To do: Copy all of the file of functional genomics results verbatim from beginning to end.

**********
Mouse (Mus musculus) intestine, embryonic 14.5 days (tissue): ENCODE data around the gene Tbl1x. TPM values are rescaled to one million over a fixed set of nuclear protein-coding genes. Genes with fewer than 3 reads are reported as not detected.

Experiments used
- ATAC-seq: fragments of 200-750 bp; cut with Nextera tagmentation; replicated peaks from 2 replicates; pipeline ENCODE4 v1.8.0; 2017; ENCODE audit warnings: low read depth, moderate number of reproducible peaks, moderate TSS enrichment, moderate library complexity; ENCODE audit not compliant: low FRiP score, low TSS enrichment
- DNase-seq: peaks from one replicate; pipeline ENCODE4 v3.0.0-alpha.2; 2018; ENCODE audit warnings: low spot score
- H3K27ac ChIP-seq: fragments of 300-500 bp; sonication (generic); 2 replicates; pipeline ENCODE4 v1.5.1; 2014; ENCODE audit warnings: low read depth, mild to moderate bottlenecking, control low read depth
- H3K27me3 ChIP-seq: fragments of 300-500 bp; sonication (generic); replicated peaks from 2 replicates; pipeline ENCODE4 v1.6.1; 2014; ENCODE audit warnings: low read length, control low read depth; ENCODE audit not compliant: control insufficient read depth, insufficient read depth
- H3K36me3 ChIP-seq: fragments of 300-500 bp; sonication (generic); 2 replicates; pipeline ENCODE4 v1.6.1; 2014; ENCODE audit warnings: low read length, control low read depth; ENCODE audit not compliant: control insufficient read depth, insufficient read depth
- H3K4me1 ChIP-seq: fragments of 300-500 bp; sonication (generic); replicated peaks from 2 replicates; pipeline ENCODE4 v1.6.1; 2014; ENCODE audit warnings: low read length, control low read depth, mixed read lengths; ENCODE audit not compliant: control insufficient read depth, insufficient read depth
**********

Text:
Mouse (Mus musculus) intestine, embryonic 14.5 days (tissue): ENCODE data around the gene Tbl1x. TPM values are rescaled to one million over a fixed set of nuclear protein-coding genes. Genes with fewer than 3 reads are reported as not detected.

Experiments used
- ATAC-seq: fragments of 200-750 bp; cut with Nextera tagmentation; replicated peaks from 2 replicates; pipeline ENCODE4 v1.8.0; 2017; ENCODE audit warnings: low read depth, moderate number of reproducible peaks, moderate TSS enrichment, moderate library complexity; ENCODE audit not compliant: low FRiP score, low TSS enrichment
- DNase-seq: peaks from one replicate; pipeline ENCODE4 v3.0.0-alpha.2; 2018; ENCODE audit warnings: low spot score
- H3K27ac ChIP-seq: fragments of 300-500 bp; sonication (generic); 2 replicates; pipeline ENCODE4 v1.5.1; 2014; ENCODE audit warnings: low read depth, mild to moderate bottlenecking, control low read depth
- H3K27me3 ChIP-seq: fragments of 300-500 bp; sonication (generic); replicated peaks from 2 replicates; pipeline ENCODE4 v1.6.1; 2014; ENCODE audit warnings: low read length, control low read depth; ENCODE audit not compliant: control insufficient read depth, insufficient read depth
- H3K36me3 ChIP-seq: fragments of 300-500 bp; sonication (generic); 2 replicates; pipeline ENCODE4 v1.6.1; 2014; ENCODE audit warnings: low read length, control low read depth; ENCODE audit not compliant: control insufficient read depth, insufficient read depth
- H3K4me1 ChIP-seq: fragments of 300-500 bp; sonication (generic); replicated peaks from 2 replicates; pipeline ENCODE4 v1.6.1; 2014; ENCODE audit warnings: low read length, control low read depth, mixed read lengths; ENCODE audit not compliant: control insufficient read depth, insufficient read depth